Thursday, November 17, 2005

A peace plan for the gender war

Timothy George writing in Christianity Today has some thoughts on how "complementarians" and "egalitarians" on the issue of gender can behave with each other.

That polarization is found even in our seminaries. Evangelical theological schools tend to fall into one of three camps. Some are unequivocally egalitarian and would not likely hire a faculty member who did not share this commitment. Fuller, North Park, Palmer Theological Seminary (formerly Eastern), Ashland, and the Church of God School of Theology are among the schools that hold this view. Other theological institutions take the opposite view. Westminster, Dallas, Covenant, and, more recently, the six seminaries of the Southern Baptist Convention fall into this group. Beeson, my school, belongs to another group of theological institutions, including Trinity, Gordon-Conwell, Denver, and Regent College (Vancouver), which do not make this matter a test of fellowship but welcome faculty and students who hold differing convictions.

The ferment is further agitated by language changes. "Christian feminists" have become "biblical egalitarians," though the former term is still used by some. Likewise, "patriarchalists," "hierarchalists," and "traditionalists" have become "complementarians." Of course, no one denies that men and women are equally created in the image of God and share an equal access to salvation and Christ. Likewise, everyone in the debate recognizes, in some sense, that there are key distinctions as well as similarities between men and women. We have become all things to all people that we might confuse everybody!
George suggests that two poles form the backdrop for this conversation: abusive sexism and radical feminism (he clarifies both in the article). I found this to be a rather helpful way of framing the discourse.

I wasn't quite aware of how much of an issue this is in the evangelical world. It is, obviously, with us in the Catholic world as well, manifesting itself in battles over inclusive language (which, in my opinion, has really been settled. The Vatican won.) and in a myriad other ways. The CDF document on the relationship between men and women is decidedly "complementarian." Read anything from the Women's Religious Conference, the National Catholic Reporter or Joan Chittester and you're in good "egalitarian" territory.

I'm not sure I like the labels. It implies that the complementarians are against equality. Of course, that is correct, if one means equality in the sense of identity. But the way "equality" is used in common parlance, it implies that complementarians think that women are not equal in dignity to men. Which is not correct at all, I'd hazard.

Another twist in Catholic discourse is of course the fact that authoritative pronouncements of the magisterium are just that: authoritative. For all Catholics. It would seem that the complementarian position (in as much as it is one "position") has been articulated by the magisterium authoritatively.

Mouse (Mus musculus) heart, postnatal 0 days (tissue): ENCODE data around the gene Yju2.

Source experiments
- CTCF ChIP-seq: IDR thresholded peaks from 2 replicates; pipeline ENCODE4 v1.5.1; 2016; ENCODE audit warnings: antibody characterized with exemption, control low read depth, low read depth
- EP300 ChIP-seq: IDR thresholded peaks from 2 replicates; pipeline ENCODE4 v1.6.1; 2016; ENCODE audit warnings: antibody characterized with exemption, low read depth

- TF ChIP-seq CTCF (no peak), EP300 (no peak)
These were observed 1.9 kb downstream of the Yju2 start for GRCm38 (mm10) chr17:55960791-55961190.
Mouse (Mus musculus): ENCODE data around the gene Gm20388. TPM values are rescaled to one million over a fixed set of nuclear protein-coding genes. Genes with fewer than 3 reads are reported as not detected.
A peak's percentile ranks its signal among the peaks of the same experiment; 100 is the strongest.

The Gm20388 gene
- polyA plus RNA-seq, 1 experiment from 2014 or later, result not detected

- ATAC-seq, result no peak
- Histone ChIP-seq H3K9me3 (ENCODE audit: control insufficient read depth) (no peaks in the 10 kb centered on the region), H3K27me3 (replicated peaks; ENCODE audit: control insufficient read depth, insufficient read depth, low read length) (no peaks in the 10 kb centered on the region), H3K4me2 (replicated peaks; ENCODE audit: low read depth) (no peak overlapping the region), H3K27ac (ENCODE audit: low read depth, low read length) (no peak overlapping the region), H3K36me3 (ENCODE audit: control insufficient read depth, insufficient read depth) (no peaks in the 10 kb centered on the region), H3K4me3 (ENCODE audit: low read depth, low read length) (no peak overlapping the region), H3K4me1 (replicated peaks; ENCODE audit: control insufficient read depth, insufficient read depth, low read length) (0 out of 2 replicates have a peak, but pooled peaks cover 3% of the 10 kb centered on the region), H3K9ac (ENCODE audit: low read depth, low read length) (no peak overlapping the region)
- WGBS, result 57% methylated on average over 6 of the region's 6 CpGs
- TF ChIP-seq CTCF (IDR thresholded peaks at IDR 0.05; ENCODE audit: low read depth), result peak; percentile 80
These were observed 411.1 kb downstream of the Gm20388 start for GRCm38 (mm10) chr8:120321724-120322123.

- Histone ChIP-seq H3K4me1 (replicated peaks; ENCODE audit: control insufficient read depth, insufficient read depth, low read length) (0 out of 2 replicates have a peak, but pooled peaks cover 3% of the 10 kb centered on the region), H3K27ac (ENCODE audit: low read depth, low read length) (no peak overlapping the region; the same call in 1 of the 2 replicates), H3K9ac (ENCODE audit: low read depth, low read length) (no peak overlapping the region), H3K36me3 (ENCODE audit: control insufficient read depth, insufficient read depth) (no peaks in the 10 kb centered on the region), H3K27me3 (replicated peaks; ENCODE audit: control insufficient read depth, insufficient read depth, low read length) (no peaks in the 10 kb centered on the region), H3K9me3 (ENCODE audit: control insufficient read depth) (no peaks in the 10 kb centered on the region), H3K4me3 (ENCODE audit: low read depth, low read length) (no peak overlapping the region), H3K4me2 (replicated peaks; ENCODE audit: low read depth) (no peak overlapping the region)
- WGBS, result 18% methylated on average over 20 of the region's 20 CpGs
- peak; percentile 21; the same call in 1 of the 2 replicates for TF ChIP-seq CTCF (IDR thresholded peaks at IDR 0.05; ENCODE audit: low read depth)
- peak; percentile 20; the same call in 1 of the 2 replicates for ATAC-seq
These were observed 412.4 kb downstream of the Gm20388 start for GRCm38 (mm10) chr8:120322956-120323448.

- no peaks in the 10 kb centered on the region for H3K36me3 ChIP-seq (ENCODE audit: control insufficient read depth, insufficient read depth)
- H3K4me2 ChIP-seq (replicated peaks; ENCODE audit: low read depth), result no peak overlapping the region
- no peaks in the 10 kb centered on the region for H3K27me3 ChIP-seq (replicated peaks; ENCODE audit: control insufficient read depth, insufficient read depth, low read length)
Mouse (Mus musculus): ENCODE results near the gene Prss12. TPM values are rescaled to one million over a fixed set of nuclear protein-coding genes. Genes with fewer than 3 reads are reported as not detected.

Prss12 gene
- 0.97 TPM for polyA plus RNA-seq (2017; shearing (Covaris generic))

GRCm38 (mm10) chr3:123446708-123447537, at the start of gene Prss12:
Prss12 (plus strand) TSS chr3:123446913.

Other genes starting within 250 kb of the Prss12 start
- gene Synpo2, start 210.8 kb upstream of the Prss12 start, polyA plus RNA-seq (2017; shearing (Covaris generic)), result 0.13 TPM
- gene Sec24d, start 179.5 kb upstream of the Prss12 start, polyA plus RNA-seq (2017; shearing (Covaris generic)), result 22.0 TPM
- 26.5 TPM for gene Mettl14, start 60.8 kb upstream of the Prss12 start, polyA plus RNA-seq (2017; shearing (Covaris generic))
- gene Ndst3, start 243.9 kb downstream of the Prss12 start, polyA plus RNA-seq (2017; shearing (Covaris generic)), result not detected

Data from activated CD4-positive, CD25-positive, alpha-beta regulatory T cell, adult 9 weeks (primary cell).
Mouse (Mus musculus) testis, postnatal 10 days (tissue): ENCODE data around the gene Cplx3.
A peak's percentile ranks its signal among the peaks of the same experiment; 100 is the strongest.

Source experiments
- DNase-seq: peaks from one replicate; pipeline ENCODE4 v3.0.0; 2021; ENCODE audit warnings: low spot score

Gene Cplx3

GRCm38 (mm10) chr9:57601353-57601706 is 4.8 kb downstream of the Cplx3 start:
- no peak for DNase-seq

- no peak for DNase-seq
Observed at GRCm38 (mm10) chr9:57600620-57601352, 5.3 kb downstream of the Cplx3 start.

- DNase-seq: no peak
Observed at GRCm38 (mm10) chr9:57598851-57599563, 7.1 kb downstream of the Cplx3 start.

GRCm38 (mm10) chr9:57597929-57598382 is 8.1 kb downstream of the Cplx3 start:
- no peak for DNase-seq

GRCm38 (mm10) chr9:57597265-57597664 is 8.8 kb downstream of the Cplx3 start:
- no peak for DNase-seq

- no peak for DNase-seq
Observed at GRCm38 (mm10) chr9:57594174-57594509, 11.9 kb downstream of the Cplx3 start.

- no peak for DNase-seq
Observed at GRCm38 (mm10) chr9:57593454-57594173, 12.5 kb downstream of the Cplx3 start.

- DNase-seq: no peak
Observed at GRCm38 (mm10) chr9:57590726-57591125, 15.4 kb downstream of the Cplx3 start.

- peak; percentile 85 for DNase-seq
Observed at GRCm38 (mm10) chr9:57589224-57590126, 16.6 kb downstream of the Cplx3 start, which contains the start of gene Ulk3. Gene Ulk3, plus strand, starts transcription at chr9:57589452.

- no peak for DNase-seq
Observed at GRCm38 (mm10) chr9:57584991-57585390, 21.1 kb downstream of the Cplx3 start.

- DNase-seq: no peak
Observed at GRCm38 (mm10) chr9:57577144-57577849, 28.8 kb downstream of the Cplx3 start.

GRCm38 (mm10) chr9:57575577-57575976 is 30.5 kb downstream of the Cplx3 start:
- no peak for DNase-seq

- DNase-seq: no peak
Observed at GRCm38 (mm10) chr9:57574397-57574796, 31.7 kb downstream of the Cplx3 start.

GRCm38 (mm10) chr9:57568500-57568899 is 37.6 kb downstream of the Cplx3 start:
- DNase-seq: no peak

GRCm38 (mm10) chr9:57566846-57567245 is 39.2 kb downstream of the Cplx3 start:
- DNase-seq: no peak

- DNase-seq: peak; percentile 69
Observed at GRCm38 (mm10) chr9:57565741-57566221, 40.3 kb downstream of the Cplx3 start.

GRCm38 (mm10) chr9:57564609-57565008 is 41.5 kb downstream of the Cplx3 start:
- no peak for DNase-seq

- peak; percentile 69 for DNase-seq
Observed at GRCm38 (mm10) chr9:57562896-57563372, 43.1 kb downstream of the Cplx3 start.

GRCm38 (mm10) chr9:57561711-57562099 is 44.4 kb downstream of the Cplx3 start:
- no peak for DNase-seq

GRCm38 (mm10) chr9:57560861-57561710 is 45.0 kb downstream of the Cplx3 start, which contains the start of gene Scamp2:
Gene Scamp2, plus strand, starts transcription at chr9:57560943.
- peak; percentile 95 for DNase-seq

Anyway, George's suggestions (following evangelical theologian Roger Nicole) are quite laudable and salutary, and applicable to all the polarizing opinions that exist in the Catholic world as well.

What do I owe the person who differs from me? We have obligations to people with whom we disagree. We deal with them as we ourselves would like to be dealt with, Roger says. We owe them love. We do not owe them agreement, but we should ever seek to understand what our interlocutor means. We also need to understand their aims. What are they seeking to accomplish in this dispute? What are they reacting against? What are their legitimate concerns?

What can I learn from those who differ from me? "The first thing that I should be prepared to learn is that I may be wrong and that the other person may be right," says Roger. "Apart from issues where God himself has spoken so that doubt and hesitancy are really not permissible, there are numerous areas where we are temperamentally inclined to be very assertive and in which we can quite possibly be in error. When we are unwilling to acknowledge our fallibility, we reveal that we are more interested in winning a discussion and safeguarding our reputation than in the discovery and triumph of truth."

To ask this question is not to relapse into wishy-washy relativism. It is simply to proceed in a spirit of humility, believing, as Pastor John Robinson said to the departing Pilgrims, "The Lord hath yet more truth and light to break forth out of his Holy Word."

How can I cope with those who differ from me? Our theological opponent, our "enemy," may be (and, in the judgment of charity, we can suppose is) a brother or sister in the Lord. Just as in evangelism, where we can win an argument and lose a soul, so in church polemics we can squash an adversary and damage the cause for which we are striving. As Paul says, "And the Lord's servant must not quarrel; instead, he must be kind to everyone, able to teach, not resentful. Those who oppose him he must gently instruct, in the hope that God will grant them repentance leading them to a knowledge of the truth" (2 Tim. 2:24-25)
In this sidebar, George has nine proposals for egalitarians and complementarians to pursue together. Worth a read!

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